Endangered species around the world are constantly at peril from the illegal hunting of poachers. Scientists have spearheaded numerous national and international efforts to prevent poaching from occurring, but some efforts by scientists may actually be hurting this cause.
In an article written by David Lindenmayer and Ben Scheele, the authors argue against scientific studies that post location data of endangered species. With the increasing accessibility of the internet and widely published journals, these analytic studies may actually be fueling poaching, further threatening the species that researchers are trying to study and protect.
In order to avoid unwittingly contributing to the demise of an endangered species, the authors say that researchers who publish on rare species must “unlearn” parts of the established publishing culture. The publication of rare and endangered species’ location data must become a thing of the past.
Although the authors admit that these restrictions may come with a cost, they believe that the inherent benefit of protecting these species will be more than worth it. Sensitive location data being openly available to anyone with an internet connection is not the proper way to protect species that are already being hunted to extinction for monetary gain.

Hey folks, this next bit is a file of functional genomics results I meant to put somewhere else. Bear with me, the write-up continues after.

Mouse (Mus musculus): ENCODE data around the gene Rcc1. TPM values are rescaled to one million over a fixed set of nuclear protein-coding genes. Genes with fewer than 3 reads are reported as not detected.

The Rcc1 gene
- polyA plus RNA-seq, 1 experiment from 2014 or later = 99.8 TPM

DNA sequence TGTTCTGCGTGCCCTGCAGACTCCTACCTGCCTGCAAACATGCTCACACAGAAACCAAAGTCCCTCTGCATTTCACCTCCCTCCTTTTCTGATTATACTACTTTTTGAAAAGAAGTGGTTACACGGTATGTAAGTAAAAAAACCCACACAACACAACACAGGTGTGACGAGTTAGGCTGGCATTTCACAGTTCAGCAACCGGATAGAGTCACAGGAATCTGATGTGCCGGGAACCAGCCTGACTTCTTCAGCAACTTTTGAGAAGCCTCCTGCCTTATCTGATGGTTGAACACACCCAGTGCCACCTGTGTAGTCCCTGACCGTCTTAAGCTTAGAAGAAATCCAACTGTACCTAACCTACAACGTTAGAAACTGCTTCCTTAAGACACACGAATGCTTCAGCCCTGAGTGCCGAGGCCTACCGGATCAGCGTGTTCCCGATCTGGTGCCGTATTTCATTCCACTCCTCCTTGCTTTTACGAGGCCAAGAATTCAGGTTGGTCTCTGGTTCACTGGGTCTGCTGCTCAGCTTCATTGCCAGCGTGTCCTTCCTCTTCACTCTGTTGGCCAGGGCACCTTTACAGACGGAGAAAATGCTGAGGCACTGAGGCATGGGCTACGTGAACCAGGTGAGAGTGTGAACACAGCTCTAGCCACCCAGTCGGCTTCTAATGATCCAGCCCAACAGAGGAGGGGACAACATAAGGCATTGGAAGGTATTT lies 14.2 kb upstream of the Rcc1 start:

Similar tradeoffs have been made in other scientific fields. Both paleontology and archeology established restrictions long ago on the publication of paleontological and archeological site locations. They have also promoted government regulations that limit the collection and trade of fossils and artifacts.
In their essay, Lindenmayer and Scheele outline new publication strategies that will allow endangered species to be better protected. In order to achieve the main goal in this research – protecting endangered and rare species – some minor sacrifices will have to be made.
By Connor Ertz, Earth.com Staff Writer